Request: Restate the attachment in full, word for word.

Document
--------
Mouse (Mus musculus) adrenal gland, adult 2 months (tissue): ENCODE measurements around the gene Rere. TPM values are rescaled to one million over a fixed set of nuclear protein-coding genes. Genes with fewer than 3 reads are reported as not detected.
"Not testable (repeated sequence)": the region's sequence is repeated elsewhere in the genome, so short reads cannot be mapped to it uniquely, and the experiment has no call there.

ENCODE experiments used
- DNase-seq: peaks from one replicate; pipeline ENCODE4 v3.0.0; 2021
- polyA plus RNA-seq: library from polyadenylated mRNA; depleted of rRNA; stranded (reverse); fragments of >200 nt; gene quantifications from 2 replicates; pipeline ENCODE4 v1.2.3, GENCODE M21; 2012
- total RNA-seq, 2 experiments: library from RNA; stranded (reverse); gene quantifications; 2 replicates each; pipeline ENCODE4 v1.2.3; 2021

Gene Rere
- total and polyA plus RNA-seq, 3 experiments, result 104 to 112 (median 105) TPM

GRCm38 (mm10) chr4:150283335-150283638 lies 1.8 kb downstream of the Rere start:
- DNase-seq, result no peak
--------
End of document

Mouse (Mus musculus) adrenal gland, adult 2 months (tissue): ENCODE measurements around the gene Rere. TPM values are rescaled to one million over a fixed set of nuclear protein-coding genes. Genes with fewer than 3 reads are reported as not detected.
"Not testable (repeated sequence)": the region's sequence is repeated elsewhere in the genome, so short reads cannot be mapped to it uniquely, and the experiment has no call there.

ENCODE experiments used
- DNase-seq: peaks from one replicate; pipeline ENCODE4 v3.0.0; 2021
- polyA plus RNA-seq: library from polyadenylated mRNA; depleted of rRNA; stranded (reverse); fragments of >200 nt; gene quantifications from 2 replicates; pipeline ENCODE4 v1.2.3, GENCODE M21; 2012
- total RNA-seq, 2 experiments: library from RNA; stranded (reverse); gene quantifications; 2 replicates each; pipeline ENCODE4 v1.2.3; 2021

Gene Rere
- total and polyA plus RNA-seq, 3 experiments, result 104 to 112 (median 105) TPM

GRCm38 (mm10) chr4:150283335-150283638 lies 1.8 kb downstream of the Rere start:
- DNase-seq, result no peak